Cutting the working week to 21 hours could help to boost retention, employment and the economy, a UK think tank has proposed.
A report from the New Economics Foundation (NEF) has predicted a shorter working week may soon been inevitable, but is also likely to have numerous benefits for managers and HR professionals.
The think tank suggests the working week could decrease as a result of the recent recession and banking crisis, a growing divide in society – where some people are over-working while unemployment is still increasing – and a need to reduce the consumption which is damaging the environment.
However, all of these issues could be tackled by cutting the number of hours people work on average each week, it has suggested.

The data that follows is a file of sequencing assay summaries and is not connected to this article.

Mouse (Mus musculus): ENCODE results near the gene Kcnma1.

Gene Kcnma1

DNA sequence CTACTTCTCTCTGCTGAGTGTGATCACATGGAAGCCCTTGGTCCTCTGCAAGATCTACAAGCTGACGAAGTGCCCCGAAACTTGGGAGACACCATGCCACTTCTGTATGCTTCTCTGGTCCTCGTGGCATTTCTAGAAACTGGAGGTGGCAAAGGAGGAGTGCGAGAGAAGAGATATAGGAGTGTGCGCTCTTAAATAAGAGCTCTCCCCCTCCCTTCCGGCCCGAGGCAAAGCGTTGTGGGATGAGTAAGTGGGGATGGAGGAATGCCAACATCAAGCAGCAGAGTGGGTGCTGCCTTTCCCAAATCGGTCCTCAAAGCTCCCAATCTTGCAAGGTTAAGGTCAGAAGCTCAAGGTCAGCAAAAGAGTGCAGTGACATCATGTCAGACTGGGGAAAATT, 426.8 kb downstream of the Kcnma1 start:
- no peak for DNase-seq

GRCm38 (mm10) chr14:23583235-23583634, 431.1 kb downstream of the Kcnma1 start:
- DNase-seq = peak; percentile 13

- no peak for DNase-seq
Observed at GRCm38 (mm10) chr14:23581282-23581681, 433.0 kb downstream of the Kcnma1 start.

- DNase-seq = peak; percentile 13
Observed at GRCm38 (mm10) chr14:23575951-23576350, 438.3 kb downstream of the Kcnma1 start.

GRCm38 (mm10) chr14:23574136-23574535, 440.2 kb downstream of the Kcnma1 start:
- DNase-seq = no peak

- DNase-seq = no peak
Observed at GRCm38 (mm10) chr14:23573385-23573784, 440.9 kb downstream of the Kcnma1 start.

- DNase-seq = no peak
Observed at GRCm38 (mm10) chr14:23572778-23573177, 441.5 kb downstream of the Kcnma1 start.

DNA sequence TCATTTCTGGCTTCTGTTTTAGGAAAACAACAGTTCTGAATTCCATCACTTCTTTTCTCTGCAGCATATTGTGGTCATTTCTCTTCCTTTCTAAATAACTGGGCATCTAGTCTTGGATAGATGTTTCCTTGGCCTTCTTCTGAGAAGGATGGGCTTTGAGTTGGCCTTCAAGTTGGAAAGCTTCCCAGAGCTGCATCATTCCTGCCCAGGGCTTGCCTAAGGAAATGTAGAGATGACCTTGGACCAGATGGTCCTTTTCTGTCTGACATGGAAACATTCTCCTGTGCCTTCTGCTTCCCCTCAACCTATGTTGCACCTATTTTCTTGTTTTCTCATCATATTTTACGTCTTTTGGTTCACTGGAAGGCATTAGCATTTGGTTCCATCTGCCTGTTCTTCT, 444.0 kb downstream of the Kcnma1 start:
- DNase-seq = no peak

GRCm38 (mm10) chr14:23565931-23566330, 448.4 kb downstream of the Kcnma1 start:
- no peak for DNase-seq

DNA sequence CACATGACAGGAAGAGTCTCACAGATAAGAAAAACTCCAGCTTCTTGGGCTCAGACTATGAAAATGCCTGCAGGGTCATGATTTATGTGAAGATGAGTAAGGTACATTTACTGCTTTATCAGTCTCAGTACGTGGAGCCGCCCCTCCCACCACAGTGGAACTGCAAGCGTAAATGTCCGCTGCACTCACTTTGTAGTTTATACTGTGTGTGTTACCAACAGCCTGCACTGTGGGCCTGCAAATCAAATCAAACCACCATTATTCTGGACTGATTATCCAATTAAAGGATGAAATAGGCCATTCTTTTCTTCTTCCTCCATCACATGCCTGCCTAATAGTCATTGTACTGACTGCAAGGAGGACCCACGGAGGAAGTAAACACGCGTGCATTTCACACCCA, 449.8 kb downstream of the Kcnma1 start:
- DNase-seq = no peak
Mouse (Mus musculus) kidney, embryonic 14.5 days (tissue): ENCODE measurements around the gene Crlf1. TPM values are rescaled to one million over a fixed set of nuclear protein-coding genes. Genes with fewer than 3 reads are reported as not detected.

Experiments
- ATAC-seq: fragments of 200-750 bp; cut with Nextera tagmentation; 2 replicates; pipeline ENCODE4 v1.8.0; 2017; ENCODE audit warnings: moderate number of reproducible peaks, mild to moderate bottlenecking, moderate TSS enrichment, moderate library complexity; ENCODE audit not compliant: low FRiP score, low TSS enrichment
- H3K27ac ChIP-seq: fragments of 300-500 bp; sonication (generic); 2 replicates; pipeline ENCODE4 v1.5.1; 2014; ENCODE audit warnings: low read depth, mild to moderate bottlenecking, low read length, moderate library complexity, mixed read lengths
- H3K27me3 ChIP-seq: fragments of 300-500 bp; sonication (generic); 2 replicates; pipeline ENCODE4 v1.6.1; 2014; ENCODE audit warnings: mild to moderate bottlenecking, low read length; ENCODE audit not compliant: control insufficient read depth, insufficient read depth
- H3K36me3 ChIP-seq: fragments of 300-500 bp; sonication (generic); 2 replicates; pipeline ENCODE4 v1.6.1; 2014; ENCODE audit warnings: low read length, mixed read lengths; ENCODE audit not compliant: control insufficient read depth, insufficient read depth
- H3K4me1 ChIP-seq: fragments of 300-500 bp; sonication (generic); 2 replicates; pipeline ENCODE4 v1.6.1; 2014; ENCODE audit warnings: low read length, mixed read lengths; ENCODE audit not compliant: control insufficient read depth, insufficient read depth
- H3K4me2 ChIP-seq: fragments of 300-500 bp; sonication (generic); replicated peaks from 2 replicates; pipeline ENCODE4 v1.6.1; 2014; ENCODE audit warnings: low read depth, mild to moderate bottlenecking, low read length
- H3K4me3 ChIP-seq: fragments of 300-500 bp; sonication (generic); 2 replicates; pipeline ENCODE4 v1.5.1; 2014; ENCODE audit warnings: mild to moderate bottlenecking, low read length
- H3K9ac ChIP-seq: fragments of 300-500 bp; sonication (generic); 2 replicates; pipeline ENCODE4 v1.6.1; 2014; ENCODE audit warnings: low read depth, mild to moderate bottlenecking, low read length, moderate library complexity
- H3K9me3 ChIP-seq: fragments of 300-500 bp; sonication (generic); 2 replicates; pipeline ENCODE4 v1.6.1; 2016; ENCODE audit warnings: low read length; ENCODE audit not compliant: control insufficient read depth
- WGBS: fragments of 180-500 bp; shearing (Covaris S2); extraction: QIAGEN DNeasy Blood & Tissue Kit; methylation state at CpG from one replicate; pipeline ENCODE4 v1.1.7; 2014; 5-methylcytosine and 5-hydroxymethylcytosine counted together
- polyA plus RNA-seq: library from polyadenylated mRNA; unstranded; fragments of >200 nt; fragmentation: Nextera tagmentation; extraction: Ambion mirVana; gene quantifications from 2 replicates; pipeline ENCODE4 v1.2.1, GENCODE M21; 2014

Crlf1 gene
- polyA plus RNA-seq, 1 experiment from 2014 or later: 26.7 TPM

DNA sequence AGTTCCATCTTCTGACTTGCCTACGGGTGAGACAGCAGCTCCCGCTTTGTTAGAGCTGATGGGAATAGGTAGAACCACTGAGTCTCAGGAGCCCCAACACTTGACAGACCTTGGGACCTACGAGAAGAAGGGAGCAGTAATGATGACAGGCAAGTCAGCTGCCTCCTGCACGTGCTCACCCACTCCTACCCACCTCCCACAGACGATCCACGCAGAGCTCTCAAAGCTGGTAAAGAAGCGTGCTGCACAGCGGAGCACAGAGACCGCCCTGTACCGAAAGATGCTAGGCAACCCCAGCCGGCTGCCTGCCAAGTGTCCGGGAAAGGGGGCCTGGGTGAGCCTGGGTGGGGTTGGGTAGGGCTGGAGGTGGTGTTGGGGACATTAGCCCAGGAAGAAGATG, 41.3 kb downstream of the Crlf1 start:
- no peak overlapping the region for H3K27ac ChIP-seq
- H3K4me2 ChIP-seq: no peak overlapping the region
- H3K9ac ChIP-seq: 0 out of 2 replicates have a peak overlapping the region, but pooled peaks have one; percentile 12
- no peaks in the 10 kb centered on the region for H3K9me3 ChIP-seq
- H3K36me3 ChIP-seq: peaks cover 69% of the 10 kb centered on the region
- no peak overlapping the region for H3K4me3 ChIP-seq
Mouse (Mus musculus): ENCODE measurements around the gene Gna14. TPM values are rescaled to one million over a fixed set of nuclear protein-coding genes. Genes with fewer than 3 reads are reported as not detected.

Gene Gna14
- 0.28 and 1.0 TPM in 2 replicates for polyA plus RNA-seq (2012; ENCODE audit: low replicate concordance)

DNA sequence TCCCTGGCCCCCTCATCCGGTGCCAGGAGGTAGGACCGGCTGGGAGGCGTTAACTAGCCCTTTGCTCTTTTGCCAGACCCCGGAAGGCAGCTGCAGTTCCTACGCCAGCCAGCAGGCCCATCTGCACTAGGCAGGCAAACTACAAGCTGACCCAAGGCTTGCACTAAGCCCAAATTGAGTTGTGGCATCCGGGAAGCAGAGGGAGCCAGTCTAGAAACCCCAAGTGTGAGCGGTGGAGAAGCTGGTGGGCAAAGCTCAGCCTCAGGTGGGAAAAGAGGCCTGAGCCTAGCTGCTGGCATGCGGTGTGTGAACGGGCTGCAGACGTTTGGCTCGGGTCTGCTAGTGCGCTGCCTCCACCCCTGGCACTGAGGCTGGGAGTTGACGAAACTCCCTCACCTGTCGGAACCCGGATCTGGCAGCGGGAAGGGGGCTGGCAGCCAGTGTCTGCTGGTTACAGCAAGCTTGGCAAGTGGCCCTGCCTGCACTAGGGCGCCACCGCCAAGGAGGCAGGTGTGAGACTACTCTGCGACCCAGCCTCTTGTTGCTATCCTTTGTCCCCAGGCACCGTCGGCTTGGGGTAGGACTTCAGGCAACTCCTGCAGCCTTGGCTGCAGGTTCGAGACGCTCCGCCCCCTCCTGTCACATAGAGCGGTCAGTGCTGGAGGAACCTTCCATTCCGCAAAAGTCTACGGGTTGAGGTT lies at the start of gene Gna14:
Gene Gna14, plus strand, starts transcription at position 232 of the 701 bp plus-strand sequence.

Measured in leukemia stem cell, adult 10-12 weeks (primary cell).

Anna Coote, co-author of the report and head of social policy at NEF, said: “We could even become better employees: less stressed, more in control, happier in our jobs and more productive.
“It is time to break the power of the old industrial clock, take back our lives and work for a sustainable future.”
The Government Equalities Office recently suggested more flexible jobs could help to ease unemployment levels – particularly for women – in the UK.